The Arvind Kejriwal government's new year gift to the citizen of Delhi in the form of slashing bus fares had to be postponed due to issues related to L-G office and departments concerned.
The Arvind Kejriwal government’s new year gift to the citizen of Delhi in the form of slashing bus fares had to be postponed due to issues related to L-G office and departments concerned. Now it is evident that people taking public transport in Delhi will have to wait for some more time to travel in DTC and cluster buses on cut-fare tickets. The AAP government had planned to reduce monthly bus pass rates from Rs 800 to Rs 250 for non-AC buses, and from Rs 1,000 to Rs 250 for AC buses – a 70% cut. There will be a flat fare of Rs 5 in non-AC DTC and cluster buses, while it will be Rs 10 in air-conditioned buses for a month on trial basis. At present, a ride in a AC bus can cost anywhere between Rs 10 to 25 while the same in non-AC buses are from Rs 5 to Rs 15. Government has also proposed to make DTC bus travel free for students up to the age of 21 years. Daily bus pass for non-AC buses is currently available for Rs 40 and Rs 50 for AC buses, but government will bring down the rate of both pass services to Rs 20 for one month.
For daily commuters, this may well not be a reason to be happy. A close analysis will reveal quite a different picture. If we go through the details, we will realize that the decision will only be detrimental to the state of city’s beleaguered public road transport. Here are the reasons why, the Aam Admi Party (AAP) governments step is anti-public at its heart:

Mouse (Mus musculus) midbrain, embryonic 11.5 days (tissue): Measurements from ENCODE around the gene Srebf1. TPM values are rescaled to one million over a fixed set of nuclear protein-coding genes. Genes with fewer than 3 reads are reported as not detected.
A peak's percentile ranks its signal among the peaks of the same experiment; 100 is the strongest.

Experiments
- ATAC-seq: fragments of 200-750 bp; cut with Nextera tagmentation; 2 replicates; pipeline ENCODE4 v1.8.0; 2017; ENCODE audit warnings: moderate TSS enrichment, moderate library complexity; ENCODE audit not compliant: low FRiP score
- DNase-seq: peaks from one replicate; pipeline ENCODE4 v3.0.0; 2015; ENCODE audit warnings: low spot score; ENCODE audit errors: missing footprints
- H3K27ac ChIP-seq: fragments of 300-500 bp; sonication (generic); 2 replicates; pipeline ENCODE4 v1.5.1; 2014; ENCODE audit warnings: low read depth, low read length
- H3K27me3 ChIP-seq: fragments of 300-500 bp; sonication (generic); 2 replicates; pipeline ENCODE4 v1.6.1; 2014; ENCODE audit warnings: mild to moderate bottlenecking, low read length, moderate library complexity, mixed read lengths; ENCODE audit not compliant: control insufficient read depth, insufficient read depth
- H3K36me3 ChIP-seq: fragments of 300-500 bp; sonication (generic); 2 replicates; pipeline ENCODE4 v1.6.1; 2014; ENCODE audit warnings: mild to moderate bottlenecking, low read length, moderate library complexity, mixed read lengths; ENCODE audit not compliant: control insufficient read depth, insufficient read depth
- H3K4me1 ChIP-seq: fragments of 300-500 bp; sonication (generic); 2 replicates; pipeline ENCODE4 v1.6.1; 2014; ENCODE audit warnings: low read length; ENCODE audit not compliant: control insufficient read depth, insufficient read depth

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1. The decision to reduce fares was originally mooted by former Lieutenant Governor Najeeb Jung to encourage people to use public transport in view of city’s alarming pollution. The decision is a self contradictory one as money is not a factor for those who will opt for buses instead of their private vehicles.
2. The decision also leads to another crucial point- populist measures and subsidies do not bode well for infrastructure development. Just look at the declining state of Delhi Metro. When revenue will not be generated, how will an entity be able to sustain itself? This may augur a slow but sure demise for DTC and the resultant transport crisis will trouble commuters no end!
3. Casting reservations about the Delhi government’s plan to slash bus fares by around 70 per cent, new Lieutenant Governor Anil Baijal has questioned the economic viability of the decision citing finance department’s remark about the debt-ridden DTC suffering further losses if bus fares are slashed. The decision will only put burden on the cash-strapped DTC. This in effect has brought him into a face-off position against the AAP government.
4. As a citizen of the national capital, we need world class and quality public transport. When the reduction of fares will come into effect, it is the quality of service that will take the beating. The common man who takes to the public transport does not want to travel ‘cattle class’. S/he is willing to fork out that much extra to ensure a comfortable and hassle-free journey.
Presently, Delhi Transport Corporation has 4,355 buses while there are 1,600 cluster buses (orange). Hope DTC will induct more buses to bolster its fleet rather blatantly catering to the populist political mindset. In lieu of cheap rates, Delhi wants a humming public transport.